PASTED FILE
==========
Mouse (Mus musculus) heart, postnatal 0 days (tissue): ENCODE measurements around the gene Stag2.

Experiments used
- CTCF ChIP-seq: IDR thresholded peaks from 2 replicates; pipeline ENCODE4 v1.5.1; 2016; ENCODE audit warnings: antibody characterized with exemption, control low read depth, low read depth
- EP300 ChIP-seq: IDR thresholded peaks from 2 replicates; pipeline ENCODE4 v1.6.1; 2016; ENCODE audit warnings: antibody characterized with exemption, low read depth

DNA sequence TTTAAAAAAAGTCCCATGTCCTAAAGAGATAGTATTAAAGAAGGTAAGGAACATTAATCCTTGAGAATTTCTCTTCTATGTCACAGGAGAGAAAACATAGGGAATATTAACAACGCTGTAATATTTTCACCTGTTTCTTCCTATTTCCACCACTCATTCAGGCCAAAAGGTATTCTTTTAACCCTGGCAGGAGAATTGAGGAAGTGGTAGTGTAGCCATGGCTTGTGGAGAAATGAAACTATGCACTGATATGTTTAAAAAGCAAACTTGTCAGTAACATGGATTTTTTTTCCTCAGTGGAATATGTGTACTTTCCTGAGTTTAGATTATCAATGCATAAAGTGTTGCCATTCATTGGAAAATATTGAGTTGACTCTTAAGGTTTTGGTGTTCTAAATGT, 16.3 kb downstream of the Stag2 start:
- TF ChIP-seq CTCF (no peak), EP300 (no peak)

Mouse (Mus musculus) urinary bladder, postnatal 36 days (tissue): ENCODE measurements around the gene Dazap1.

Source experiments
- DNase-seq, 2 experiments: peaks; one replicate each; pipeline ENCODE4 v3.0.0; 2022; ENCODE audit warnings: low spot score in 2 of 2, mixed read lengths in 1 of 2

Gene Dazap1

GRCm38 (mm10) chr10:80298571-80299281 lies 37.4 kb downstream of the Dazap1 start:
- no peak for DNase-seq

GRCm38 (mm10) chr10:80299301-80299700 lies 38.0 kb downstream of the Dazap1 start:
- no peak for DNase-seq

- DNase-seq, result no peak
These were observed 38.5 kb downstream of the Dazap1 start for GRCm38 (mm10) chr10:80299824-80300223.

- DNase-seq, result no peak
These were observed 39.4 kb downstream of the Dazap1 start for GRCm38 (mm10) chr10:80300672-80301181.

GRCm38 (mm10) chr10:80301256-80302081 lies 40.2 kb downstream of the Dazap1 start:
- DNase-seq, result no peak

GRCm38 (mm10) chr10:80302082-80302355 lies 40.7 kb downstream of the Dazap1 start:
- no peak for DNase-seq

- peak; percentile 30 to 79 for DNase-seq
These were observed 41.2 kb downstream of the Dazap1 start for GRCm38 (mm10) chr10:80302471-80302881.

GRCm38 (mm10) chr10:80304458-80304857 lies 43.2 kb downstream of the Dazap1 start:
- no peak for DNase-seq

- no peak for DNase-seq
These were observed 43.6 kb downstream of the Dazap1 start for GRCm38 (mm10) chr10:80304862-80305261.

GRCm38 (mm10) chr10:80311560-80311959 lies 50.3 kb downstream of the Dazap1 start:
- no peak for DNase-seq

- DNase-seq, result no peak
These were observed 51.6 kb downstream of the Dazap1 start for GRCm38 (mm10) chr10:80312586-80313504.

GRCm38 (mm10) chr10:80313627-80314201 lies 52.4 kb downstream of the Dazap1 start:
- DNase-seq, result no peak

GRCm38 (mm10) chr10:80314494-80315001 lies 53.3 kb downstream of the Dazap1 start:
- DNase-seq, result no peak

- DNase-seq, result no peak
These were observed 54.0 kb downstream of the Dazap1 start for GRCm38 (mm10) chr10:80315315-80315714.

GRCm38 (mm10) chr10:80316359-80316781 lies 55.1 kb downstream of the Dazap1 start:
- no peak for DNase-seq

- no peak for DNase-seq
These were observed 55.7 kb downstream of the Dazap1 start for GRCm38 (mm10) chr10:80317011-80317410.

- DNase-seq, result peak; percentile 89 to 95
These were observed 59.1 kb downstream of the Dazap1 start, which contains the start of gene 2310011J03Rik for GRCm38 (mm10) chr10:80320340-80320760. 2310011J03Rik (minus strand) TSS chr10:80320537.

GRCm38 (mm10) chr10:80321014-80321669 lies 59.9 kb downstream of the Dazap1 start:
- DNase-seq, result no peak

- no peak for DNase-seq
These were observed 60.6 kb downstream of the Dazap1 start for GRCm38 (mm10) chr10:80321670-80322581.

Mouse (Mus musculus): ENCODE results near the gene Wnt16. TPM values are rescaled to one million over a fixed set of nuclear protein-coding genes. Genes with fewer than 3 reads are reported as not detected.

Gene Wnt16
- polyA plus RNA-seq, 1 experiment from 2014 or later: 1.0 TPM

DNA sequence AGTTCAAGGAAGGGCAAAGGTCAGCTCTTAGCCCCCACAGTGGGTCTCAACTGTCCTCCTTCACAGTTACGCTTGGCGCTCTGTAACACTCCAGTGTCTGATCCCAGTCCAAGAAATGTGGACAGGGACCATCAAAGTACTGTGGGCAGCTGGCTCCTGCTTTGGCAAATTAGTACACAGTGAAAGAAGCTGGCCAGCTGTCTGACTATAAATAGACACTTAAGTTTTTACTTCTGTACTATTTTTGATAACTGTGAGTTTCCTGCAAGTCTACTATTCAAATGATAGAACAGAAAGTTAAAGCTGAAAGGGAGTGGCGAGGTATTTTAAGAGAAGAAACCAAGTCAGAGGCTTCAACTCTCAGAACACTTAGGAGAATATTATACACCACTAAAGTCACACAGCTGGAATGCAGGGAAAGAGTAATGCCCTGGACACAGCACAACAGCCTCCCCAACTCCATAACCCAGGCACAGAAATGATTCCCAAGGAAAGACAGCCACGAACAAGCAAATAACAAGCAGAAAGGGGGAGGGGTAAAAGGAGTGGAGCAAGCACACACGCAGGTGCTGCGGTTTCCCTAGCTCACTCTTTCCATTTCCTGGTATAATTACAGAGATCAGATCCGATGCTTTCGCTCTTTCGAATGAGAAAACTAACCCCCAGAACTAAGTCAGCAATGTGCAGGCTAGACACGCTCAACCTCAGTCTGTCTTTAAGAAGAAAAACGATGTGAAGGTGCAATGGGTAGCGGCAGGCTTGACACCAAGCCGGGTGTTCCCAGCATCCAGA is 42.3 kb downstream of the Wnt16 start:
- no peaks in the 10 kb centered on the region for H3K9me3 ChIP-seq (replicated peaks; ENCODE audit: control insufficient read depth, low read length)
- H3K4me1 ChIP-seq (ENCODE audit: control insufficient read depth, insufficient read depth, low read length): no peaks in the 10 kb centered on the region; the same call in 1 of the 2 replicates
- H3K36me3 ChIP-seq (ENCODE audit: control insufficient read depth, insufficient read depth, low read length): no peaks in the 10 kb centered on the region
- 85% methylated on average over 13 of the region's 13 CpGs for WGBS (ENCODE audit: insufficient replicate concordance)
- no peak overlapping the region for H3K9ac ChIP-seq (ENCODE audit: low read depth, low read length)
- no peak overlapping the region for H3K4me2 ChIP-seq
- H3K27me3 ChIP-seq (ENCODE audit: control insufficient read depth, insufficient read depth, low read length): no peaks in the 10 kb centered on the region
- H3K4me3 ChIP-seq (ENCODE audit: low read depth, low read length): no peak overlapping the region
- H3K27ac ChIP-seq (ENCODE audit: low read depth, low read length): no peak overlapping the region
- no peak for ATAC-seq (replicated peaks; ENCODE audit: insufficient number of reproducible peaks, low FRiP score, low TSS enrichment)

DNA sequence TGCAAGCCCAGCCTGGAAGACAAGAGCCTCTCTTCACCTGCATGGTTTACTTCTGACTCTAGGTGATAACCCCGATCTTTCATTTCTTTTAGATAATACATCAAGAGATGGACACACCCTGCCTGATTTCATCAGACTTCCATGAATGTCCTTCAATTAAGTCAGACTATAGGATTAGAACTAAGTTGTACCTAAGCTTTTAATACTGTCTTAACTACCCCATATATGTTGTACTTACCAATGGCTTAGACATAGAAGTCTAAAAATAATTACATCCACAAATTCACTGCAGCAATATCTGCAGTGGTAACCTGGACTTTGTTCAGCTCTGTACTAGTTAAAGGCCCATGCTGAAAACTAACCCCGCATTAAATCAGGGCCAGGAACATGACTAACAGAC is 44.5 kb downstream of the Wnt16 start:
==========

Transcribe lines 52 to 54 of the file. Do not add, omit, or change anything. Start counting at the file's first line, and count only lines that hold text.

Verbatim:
DNA sequence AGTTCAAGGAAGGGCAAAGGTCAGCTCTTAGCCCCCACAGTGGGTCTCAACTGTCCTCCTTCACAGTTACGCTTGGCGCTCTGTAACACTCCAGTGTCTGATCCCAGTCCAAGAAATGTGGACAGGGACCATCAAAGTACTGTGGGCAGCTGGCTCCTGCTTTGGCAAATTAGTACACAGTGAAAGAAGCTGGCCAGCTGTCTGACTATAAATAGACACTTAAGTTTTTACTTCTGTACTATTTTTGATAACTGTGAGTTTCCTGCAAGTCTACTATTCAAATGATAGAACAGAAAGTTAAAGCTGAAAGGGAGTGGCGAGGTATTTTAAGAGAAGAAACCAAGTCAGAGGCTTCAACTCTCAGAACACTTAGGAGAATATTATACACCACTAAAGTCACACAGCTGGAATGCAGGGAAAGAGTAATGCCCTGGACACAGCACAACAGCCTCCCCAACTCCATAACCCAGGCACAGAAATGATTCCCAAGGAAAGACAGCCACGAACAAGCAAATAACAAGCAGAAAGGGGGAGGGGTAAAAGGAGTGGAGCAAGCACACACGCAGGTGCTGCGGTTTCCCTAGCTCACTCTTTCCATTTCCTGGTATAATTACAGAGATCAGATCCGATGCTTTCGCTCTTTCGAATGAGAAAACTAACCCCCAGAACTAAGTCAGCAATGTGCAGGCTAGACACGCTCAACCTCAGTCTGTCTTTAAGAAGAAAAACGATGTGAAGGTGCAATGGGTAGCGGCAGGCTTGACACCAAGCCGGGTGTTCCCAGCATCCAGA is 42.3 kb downstream of the Wnt16 start:
- no peaks in the 10 kb centered on the region for H3K9me3 ChIP-seq (replicated peaks; ENCODE audit: control insufficient read depth, low read length)
- H3K4me1 ChIP-seq (ENCODE audit: control insufficient read depth, insufficient read depth, low read length): no peaks in the 10 kb centered on the region; the same call in 1 of the 2 replicates